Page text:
Reaching a goal can be challenging and sometimes, it can be overwhelming. When the journey becomes tough and difficult, try to stick to visualizing your successes every day.

Wake up to visualize what rewards you will get from sticking to meeting your goals. If you want to lose some pounds, visualize yourself already underweight and benefiting from being underweight. The mind has a way of channeling your body and intentions to sticking to your goals and reaching them.

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3. Break Down Your Goals

Try to break down your goals into tiny chunks. The smaller the size of the goals, the more willing and prepared you are to meet them.

For example, if you find it difficult to get out of the house and take a workout at the gym, why not try to break the goal into making sure you are always dressed for the gym daily? By doing this, you demonstrate that you are moving in the right direction, and you can keep this momentum so you can meet the larger goal.

4. Reward Yourself

For every progress you make daily towards reaching your goals, try to vindicate and reward yourself. By doing this you appreciate yourself and the hard work you have put in for the day.

When you reward yourself, you program yourself to benefit from a larger reward in the future. You also propel yourself to gain daily rewards, which can be enticing and motivating. Rewarding yourself serves as a form of positive reinforcement that reinforces your mind and behavior to stick to your goals and stay motivated.

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5. Measure Your Progress

It is easy to become frustrated when you are not getting instant results. Change can be slow and rewards are not always immediate. Still, progress can be measured even in tiny bits, so take time to look back at where you are coming from.

You don’t have to feel depressed about not making that major progress in an instant. But when you journal or snap pictures to document your progress, no matter how small, you will feel grateful and elated to see what difference you have made from where you are coming from up until now.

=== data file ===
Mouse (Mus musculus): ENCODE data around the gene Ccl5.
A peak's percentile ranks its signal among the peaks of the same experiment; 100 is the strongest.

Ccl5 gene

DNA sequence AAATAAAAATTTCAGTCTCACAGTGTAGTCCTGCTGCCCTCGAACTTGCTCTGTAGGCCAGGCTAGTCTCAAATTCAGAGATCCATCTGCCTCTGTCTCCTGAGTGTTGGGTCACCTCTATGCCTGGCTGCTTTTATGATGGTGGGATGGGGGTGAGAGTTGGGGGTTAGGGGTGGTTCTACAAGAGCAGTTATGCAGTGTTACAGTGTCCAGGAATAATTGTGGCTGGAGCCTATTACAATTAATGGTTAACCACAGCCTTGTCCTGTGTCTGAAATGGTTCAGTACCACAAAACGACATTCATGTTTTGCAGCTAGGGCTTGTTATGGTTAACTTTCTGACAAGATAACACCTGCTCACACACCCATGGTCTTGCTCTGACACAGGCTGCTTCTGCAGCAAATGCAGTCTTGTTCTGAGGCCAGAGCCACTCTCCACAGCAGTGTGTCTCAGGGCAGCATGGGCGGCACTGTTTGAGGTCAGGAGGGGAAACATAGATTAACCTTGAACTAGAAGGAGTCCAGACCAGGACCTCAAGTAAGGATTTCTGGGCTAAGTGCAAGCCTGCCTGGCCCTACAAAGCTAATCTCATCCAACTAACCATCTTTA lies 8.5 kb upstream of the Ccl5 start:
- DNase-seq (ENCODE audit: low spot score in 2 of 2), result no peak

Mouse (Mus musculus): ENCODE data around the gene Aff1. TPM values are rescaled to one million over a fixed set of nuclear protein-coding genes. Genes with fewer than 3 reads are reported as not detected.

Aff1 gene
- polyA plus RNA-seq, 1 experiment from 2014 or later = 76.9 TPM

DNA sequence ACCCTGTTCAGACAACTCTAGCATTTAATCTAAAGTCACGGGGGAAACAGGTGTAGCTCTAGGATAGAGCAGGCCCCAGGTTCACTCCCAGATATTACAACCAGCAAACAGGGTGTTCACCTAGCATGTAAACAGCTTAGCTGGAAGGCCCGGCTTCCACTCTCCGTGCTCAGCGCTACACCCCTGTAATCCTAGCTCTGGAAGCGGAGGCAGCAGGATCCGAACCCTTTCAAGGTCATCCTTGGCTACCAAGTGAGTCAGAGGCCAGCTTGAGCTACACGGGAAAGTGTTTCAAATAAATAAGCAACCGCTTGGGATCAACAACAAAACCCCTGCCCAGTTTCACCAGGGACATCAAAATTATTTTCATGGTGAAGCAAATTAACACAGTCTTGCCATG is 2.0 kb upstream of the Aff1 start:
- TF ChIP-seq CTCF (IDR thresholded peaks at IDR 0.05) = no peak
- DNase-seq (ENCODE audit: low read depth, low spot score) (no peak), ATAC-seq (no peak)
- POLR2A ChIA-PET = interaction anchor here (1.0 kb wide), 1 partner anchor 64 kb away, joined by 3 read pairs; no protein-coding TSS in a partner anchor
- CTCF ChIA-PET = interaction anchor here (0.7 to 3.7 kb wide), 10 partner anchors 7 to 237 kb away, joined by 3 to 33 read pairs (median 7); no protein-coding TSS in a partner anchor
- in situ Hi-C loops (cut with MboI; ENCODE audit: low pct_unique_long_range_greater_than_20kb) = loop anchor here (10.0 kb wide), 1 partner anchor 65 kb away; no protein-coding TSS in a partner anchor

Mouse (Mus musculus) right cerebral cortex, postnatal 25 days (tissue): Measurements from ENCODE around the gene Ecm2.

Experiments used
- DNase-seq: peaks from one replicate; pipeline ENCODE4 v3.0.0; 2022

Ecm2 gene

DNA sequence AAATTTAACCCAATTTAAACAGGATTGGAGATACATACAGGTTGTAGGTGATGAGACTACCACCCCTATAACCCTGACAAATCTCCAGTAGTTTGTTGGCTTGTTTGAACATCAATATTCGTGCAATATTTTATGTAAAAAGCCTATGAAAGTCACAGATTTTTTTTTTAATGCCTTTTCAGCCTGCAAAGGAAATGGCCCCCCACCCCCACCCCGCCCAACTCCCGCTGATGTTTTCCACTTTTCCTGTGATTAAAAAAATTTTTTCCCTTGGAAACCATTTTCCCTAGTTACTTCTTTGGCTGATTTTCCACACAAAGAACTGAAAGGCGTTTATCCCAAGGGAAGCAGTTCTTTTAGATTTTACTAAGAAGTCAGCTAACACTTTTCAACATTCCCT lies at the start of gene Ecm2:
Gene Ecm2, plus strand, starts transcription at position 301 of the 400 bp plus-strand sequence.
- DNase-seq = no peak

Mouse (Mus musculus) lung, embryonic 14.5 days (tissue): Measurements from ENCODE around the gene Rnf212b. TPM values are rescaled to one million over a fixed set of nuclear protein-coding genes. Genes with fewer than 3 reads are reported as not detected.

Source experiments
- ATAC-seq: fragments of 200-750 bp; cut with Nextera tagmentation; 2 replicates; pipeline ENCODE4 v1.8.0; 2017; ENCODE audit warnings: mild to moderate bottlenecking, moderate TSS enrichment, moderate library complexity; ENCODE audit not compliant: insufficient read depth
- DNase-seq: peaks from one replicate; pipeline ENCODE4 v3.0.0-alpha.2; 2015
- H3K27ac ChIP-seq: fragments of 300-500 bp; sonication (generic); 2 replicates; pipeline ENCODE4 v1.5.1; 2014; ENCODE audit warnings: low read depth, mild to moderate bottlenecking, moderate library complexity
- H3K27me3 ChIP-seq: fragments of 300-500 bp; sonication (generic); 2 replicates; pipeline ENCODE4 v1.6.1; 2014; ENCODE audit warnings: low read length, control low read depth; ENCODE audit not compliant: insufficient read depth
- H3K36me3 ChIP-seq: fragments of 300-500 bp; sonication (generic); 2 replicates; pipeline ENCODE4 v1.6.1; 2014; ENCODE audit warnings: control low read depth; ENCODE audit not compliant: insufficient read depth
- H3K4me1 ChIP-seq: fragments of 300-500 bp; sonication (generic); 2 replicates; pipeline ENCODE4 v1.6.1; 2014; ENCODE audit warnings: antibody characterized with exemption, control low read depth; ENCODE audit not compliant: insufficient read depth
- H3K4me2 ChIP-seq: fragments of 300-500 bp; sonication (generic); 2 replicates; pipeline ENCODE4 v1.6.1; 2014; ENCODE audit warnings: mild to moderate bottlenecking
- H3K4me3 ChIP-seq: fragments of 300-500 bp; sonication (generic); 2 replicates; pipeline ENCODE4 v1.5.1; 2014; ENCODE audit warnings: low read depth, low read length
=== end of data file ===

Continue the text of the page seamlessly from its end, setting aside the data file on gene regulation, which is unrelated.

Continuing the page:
6. Believe in the Possibilities

If you don’t even believe in the possibility of reaching your goals, how can you expect yourself to stick to your goals in the first place?

By believing in the possibilities of accomplishing a goal or task, you increase your chance of reaching it and eradicating whatever roadblocks or challenges you may face. Believe in what you can achieve.

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What self-belief has over self-control is that while self-control can be depleted but self-belief cannot. We all have an enormous reservoir of how much we can believe in ourselves.

With believing in ourselves comes perseverance, determination, and desire to reaching our goals. Every day, understand that what you need to keep going is your belief toward achieving your goals. Your goals are reachable if you think you can reach them!

Final Words

Due to circumstances in life, people tend to abandon some of their goals in life. You may also feel this way sometimes. In that case, just come back to this article and remember the 6 ways you can help yourself stick to your goals.

People don’t always reach their goals, but you will never know if you can reach them if you don’t stick to them in the first place. As long as you stick to your goals, there will always be the possibility of you achieving them!

More Tips on How to Stick to Your Goals

Featured photo credit: Kelly Sikkema via unsplash.com